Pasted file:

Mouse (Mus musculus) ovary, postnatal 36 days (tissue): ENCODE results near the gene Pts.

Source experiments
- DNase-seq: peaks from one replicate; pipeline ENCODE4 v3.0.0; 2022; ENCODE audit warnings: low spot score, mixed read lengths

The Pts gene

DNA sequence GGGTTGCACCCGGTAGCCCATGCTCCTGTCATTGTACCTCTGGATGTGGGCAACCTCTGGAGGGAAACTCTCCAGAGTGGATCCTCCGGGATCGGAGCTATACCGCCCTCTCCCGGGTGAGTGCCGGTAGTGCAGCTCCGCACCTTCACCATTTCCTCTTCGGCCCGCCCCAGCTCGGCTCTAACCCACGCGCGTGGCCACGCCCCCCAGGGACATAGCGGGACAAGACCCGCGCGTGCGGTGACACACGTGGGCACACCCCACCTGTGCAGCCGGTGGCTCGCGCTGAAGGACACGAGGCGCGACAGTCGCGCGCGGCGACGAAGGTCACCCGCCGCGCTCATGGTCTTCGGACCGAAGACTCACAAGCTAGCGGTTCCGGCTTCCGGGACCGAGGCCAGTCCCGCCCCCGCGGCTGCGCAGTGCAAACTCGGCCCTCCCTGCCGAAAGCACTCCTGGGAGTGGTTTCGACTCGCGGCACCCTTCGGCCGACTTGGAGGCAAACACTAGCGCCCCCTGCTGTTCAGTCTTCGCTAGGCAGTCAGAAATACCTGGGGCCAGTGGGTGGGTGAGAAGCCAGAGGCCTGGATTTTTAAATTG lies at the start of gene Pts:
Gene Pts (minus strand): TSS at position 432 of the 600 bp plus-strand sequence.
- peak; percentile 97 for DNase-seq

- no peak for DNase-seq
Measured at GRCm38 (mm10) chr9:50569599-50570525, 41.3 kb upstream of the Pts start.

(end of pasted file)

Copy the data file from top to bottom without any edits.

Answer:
Mouse (Mus musculus) ovary, postnatal 36 days (tissue): ENCODE results near the gene Pts.

Source experiments
- DNase-seq: peaks from one replicate; pipeline ENCODE4 v3.0.0; 2022; ENCODE audit warnings: low spot score, mixed read lengths

The Pts gene

DNA sequence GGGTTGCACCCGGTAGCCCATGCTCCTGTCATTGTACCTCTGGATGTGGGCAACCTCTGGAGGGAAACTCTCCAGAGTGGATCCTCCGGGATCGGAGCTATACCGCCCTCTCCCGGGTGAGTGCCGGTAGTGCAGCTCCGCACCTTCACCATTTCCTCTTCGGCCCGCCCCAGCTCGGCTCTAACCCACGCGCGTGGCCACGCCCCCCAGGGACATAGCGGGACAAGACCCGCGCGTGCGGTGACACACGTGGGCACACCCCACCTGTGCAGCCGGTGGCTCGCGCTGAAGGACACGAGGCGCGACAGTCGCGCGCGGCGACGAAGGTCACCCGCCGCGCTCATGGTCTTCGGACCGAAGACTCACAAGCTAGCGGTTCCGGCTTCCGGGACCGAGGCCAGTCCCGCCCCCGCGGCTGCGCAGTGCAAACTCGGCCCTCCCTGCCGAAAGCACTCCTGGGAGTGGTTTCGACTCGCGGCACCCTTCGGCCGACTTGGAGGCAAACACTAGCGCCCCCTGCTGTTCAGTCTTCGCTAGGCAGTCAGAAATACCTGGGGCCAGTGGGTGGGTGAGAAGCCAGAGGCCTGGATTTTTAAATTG lies at the start of gene Pts:
Gene Pts (minus strand): TSS at position 432 of the 600 bp plus-strand sequence.
- peak; percentile 97 for DNase-seq

- no peak for DNase-seq
Measured at GRCm38 (mm10) chr9:50569599-50570525, 41.3 kb upstream of the Pts start.